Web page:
Cordova Chronicles: Wise money indeed

In 1932, a dapper Don Shellhorn displays the latest styles in men’s apparel outside Brown and Hawkins store in Seward, Alaska. Shellhorn family collection

Deep in the recesses of the Cordova Museum, volunteer archivist Ira Grindle spends hours poring through old files and newspapers, converting them to digital format.

It’s a labor of love, and Grindle, who was born and raised in Cordova, finds the project highly entertaining.

He finds great satisfaction in discovering fascinating tidbits through his research, and often shares them with me, as we try to sort out forgotten local history.

Often, he simply sends me an e-mail; and much to my chagrin, one that had been lost in files popped up the other day while doing some much needed cleanup of missives that dated back to 2015.

It was a brief clipping from the October 10, 1937 Cordova Daily Times. Back then, any and all news was fair game for publication under free-wheeling owner/editor Everett H. Pettijohn.

One of his popular columns contained summaries of juicy tidbits about town, and under a heading titled “WISE MONEY”, there was this:

“Don Shellhorn, close follower of the diamond game, picked a winner the other day when he backed the Yankees to win, thereby getting him a brand new shotgun from Paul Herring. However, yesterday Paul did quite well, taking the clothing merchant for a new tailor-made suit on the Giants comeback win.”

Pettijohn was referring to the 1937 World Series, in which the New York Yankees topped the New York Giants, 4 games to 1.

More importantly, what’s this betting on the Yankees?

As I mentioned in last week’s column, when Dad and I listened to the 1955 World Series on shortwave radio, we were both partisan Dodger fans, as they struggled to finally top the powerhouse in pinstripes.

Evidently Dad, who arrived in Cordova via Seward in the early ’30s to manage the clothing side of the Cordova Commercial Company, stuck with the favorites, when money, or in this case, shotguns and clothing, was on the line.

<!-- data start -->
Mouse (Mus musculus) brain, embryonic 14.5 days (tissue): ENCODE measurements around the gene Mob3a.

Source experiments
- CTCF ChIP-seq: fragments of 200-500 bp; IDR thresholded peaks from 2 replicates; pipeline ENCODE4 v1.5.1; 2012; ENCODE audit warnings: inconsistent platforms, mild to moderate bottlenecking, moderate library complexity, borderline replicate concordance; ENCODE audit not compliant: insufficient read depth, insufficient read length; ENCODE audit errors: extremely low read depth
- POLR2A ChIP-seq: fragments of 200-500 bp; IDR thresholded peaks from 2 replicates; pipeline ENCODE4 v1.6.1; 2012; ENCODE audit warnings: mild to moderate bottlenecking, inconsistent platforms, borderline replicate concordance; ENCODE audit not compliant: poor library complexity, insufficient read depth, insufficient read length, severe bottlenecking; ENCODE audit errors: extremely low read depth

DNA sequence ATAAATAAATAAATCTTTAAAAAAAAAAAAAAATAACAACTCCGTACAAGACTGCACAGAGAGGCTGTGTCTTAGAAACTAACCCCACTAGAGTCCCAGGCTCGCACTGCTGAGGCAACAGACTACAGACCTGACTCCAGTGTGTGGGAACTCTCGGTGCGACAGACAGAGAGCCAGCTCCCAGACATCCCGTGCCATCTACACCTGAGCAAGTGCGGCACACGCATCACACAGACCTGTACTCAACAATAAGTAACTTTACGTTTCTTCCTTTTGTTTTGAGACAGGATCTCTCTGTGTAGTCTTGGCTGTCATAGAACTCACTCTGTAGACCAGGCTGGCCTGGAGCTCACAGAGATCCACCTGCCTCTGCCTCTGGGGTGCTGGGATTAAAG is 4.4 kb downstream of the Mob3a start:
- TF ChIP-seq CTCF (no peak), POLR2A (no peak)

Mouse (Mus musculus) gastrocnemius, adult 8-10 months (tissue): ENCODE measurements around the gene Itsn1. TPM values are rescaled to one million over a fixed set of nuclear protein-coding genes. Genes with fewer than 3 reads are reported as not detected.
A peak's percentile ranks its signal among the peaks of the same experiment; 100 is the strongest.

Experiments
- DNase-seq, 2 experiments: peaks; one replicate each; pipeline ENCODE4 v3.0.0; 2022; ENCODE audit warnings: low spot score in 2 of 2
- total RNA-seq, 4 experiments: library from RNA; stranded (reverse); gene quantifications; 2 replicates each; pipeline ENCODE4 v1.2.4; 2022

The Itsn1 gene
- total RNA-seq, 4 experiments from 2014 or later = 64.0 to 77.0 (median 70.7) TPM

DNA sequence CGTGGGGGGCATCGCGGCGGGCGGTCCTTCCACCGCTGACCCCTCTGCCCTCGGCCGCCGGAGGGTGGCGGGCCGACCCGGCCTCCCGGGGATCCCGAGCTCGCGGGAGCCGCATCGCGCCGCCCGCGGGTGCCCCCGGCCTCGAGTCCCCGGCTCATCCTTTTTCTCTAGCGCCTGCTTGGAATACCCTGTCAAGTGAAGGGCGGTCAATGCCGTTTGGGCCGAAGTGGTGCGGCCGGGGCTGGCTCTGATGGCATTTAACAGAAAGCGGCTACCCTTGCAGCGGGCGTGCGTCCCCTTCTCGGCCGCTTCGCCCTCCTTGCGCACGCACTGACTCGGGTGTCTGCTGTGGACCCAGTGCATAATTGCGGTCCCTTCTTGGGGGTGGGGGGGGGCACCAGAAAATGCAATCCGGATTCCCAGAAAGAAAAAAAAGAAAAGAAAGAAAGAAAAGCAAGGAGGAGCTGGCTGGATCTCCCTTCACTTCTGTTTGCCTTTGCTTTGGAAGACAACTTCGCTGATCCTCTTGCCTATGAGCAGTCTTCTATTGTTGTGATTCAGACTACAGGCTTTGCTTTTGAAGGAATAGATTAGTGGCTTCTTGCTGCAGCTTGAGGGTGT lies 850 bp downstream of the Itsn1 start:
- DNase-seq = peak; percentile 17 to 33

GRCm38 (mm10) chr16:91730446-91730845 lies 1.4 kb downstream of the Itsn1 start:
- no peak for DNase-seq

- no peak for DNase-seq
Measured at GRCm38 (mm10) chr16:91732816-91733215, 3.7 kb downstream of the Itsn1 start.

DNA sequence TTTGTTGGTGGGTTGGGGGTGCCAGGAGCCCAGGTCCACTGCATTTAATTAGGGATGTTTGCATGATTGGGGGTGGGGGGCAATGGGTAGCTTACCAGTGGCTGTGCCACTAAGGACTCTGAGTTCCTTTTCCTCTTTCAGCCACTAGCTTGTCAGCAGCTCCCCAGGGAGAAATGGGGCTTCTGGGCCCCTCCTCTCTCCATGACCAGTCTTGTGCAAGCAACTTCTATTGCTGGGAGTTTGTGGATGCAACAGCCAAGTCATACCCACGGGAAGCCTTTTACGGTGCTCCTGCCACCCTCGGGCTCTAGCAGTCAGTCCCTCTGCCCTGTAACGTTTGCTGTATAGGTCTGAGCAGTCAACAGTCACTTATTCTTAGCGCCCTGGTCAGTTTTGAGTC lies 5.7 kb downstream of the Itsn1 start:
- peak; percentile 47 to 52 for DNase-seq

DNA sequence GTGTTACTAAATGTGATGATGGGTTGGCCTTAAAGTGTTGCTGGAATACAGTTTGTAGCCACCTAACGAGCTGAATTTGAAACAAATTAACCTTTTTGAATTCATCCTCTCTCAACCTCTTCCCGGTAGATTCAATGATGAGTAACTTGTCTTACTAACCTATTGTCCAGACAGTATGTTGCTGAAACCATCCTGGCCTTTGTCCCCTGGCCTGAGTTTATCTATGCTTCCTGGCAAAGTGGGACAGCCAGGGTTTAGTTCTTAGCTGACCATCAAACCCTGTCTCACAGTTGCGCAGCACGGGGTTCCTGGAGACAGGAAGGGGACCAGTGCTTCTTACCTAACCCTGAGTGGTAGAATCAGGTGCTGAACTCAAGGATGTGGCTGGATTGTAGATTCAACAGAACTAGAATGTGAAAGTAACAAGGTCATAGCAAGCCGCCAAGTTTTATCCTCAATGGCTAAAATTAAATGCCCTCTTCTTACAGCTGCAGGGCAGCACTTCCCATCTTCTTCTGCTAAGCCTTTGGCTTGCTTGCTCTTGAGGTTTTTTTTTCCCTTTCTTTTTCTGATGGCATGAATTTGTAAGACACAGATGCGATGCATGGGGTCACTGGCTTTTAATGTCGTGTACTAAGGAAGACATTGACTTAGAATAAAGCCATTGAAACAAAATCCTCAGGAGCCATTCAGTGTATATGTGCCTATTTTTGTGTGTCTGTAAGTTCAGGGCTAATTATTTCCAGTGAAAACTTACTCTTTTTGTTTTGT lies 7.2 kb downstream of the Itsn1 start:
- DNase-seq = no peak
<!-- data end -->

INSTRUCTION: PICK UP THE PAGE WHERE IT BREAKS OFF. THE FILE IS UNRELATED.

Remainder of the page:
Dad, who learned how to dress in the latest style while working at the legendary Brown and Hawkins store Seward, knew a bit about baseball, and played a mean third base for one of the local Cordova teams.

As a consequence, he made more than one trip to Chitina and Kennicott with local all-star squads to face their baseball counterparts during the copper mining era. Chugging up the 196 mile railway at 20 mph lent many opportunities to mimic their major league counterparts by playing cards and rousting about in the club car, and one particular trip, Dad, using a clothing metaphor, confessed that “he lost his shirt”, on the return journey.

Hence the wager between Herring and Dad made sense, since he was experienced in losing clothing, of which a large inventory was close at hand.

What I never realized was the classic Model 12 16-gage that I inherited when Dad passed away in 1995 had such a rich history, although I always remember his wing-shooting advice to “swing through the bird” when typically shooting behind fast moving ducks.

Then again, it was he that would holler “Shoot, the air’s full of widgeons!” when a massive flock would attack our decoys, only to fly away unscathed after we both emptied our guns.

Dad would get out his pipe, stoke it up with Half and Half tobacco, and after a proper period of silence, mutter, “Pick a bird, son, pick a bird.”

Wise money, indeed.